Our clothing choices become public declarations of our selvesMax Pixel

Who are we in the clothes we put on each day? Who we are and what we wear are questions that are closely intertwined, perhaps more so than ever in our image-conscious, hyper-connected modern society. While we cannot ignore the fact that the fashion industry has contributed substantially to reinforcing an oppressive gender binary and promoting restrictive and damaging ‘beauty’ standards, fashion has always been at least a little bit queer. From drag performance to butch identity, clothing has become a powerful, and often radical, statement of the self.

We asked for your experiences, and you answered with your own voices:

“Years before I ever called myself genderqueer, I knew I was utterly fascinated by classic tailoring. Menswear gets a bad rap; it can be overly conservative, restrictive and dull. But at its best, there is something very powerful about an immaculately cut suit, and allows me to explore the intersection of masculinity and femininity while being comfortable in my own skin. I am also mixed race, with curly hair unlike anyone else in my family, so blending in has never really been an option!

Although conforming to gender norms makes navigating life easier on some levels, it always feels like a painful compromise. I started wearing a suit at formals in college just over a year ago, and I have never felt more confident. I don't know what people notice when they first meet me, but before my queerness and brownness, I really hope it's my socks.” - MH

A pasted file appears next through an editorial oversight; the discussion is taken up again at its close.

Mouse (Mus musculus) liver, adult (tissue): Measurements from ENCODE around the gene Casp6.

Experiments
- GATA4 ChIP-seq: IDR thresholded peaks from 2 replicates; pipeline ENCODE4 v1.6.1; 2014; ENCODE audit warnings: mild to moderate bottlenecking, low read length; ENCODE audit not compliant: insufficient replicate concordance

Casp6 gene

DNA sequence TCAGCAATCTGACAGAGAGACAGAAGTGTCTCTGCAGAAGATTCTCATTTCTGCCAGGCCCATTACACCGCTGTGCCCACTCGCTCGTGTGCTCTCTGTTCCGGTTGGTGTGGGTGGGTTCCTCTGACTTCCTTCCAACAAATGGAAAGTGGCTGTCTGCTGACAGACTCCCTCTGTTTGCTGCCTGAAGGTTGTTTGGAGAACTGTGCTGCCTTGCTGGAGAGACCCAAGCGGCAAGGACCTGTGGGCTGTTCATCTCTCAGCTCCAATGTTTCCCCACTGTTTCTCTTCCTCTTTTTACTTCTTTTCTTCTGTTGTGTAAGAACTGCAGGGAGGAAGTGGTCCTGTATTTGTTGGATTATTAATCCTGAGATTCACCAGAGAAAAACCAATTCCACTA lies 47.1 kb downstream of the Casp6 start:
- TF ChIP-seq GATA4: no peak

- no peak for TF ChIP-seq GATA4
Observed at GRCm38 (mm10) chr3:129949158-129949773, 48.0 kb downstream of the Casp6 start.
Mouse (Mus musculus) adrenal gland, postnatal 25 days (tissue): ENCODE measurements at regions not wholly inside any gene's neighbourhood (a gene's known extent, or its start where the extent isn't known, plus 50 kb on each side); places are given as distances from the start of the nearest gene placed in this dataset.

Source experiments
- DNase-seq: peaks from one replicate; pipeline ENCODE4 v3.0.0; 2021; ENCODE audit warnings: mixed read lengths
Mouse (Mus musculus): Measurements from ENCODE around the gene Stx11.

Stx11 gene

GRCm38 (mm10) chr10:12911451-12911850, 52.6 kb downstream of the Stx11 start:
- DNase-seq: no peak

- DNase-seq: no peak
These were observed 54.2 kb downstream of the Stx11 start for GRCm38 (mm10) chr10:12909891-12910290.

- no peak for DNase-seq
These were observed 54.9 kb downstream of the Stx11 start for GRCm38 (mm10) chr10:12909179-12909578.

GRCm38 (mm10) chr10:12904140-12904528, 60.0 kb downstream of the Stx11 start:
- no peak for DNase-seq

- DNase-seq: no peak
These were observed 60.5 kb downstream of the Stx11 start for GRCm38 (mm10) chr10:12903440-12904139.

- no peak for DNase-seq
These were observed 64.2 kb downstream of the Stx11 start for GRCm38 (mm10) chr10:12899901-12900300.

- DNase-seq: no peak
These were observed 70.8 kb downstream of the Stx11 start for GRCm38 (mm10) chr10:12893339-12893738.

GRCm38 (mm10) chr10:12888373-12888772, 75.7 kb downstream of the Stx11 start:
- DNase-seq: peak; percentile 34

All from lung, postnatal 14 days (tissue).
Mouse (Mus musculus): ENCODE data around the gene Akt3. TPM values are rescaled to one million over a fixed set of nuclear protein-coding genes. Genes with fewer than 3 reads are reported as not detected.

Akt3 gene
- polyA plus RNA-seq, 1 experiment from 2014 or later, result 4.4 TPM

“I started wearing a suit at formals in college just over a year ago, and I have never felt more confident.”

One major hurdle I am yet to conquer in my transition from male to female is trying on ‘women’s’ clothing in shops. Makeup is relatively simple; if applied effectively most people will not notice, and it can really boost your self-confidence. Shopping for it is harder: ‘do you know what you’re looking for?’, ‘is it for your girlfriend?’. It’s remarkable how it suddenly becomes everyone else’s business. It’s all in the branding: baby pink packaging emblazoned with glamorous supermodels.

But I find clothing far more terrifying. It may just be paranoia, but shoppers often look at me as though I am perverted, assuming I like wearing dresses as part of fetishistic roleplay. Then there are the changing rooms. When cordoned off, what does it matter if I have a phallus down there? It is one of the most dated elements of modern consumerism. Why do retailers care anyway? Our money still ends up in their pockets. - RC 

“As a trans guy, I have to be really careful about what I choose to wear. I'm pre-medical transition and so, if I want to have a chance of people reading me as male, I have to wear clothes that one would assume come from the men’s clothing section and that are a couple of sizes too big in order to hide the shape of my body.

Saying this, I try not to conform to gender norms and, when I'm feeling brave and particularly secure in the queerness of my identity, I will wear eye-catching, bright clothing. This isn't a political decision as such, but more of an expression of the fact that masculinity can be much more diverse and colourful than our society currently gives it credit for.” - AH

This year, CUSU LGBT+ is running the Plus Campaign, which focuses on promoting and platforming diversity through representation and discussion. Here at Varsity Fashion, we are proud to contribute to the conversation. Throughout this month, events are also being run to celebrate LGBT+ History Month - further details of events and talks can be found online

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